"Igor" Blu-ray: A Sadly Disappointing Underachiever
Igor is a movie with a great concept and some great ideas. But it’s also a movie hamstrung by a lack of money and story development. It seems to aspire to the same kind of creepy-cool-funny as The Nightmare Before Christmas, and one can easily imagine a Pixar or a DreamWorks teasing a great movie out of its premise. But it doesn’t have anything like the charm or wit it could have had. At best, it’s an outstanding demo reel for the Sparx studio (a firm populated by ex-Disney Paris animators), demonstrating their ability to turn out feature-quality animation on a very tight budget. But it’s also an object lesson that if you pay for a movie that is quick and cheap, sometimes you get exactly what you pay for.
Igor is set in the country of Malaria, where mysterious cloud cover creates a permanent gloom and ensures that Evil Science is the only viable export. Every year, the president of Malaria hosts the Evil Science fair, where the best, brightest, and most sinister minds compete to create a new Evil invention, which is then used to extract protection money from the rest of the world: Pay up or we’ll let this thing loose outside our borders. The permanent underclass in Malaria are the Igors, those unfortunate souls born with hunchbacks, who are relegated to menial tasks and lisping “Yes, Master.” But the Igor of the title (voiced by John Cusack) dreams of becoming an Evil Scientist of his own with the help of some of his own creations: Scamper (Steve Buscemi), a resurrected rabbit who deeply resents his immortality and tests it at every opportunity, and Brain (Sean Hayes), a blithering idiot of a brain in a jar. When opportunity strikes, Igor and his friends manage to bring an enormous, cobbled-together Frankenstein’s monster named Eva (Molly Shannon) to life, only to find that she has no talent for Evil and, after a mishap at a reprogramming facility, decides that she wants to be an actress instead.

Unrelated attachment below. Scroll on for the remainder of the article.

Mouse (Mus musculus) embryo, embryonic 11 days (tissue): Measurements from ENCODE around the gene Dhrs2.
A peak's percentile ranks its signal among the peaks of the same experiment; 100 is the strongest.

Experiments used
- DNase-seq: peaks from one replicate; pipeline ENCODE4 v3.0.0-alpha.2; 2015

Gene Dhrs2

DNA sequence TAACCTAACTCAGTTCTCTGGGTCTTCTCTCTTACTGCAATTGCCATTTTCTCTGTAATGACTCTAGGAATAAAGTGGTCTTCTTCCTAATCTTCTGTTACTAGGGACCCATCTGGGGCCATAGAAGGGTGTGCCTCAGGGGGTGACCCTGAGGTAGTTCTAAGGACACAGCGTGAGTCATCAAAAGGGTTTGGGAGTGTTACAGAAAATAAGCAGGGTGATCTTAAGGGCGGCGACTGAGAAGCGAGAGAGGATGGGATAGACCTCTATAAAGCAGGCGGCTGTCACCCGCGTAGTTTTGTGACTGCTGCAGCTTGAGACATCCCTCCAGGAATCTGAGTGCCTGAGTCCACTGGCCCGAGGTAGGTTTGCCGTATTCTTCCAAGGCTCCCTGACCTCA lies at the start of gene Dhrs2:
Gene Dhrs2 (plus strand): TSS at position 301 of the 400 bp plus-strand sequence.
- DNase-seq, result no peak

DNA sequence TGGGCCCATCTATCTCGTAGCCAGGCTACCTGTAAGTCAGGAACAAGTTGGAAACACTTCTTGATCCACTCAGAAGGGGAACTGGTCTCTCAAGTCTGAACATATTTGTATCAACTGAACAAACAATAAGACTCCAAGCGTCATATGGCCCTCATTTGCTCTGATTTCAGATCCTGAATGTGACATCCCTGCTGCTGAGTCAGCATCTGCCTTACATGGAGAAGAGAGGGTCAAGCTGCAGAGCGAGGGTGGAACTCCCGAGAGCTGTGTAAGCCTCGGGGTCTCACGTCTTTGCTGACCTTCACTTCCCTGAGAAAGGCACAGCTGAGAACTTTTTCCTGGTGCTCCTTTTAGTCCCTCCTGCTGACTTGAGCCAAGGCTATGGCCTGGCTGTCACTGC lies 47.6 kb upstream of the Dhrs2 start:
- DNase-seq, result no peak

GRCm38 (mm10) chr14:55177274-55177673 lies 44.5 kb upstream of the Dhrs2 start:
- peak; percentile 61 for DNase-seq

The film has a lot of gloriously silly ideas flying around in it, but none of them coalesce into anything more than that. This is fine when you’re talking about throwaway one-liners (such as the “Yes, Masters” degree all Igors graduate with), but nearly everything else is presented with the same casualness instead of being developed into something truly funny or memorable. The movie’s opening scene is an incredibly talky exposition dump that runs for way too long, and it sets the tone for the rest of the movie. Things tend to be declared rather than shown or played out, meaning that the movie won’t let a joke grow or an emotional moment get the resonance it needs. The all-star voice cast also turns out to be more disappointing than not. Steve Buscemi’s Scamper often gets the best lines and the most genuine laughs, but John Cusack’s Igor is disappointingly bland. Sean Hayes’ Brain is just unfocused manic idiocy without the dialogue to be more than that.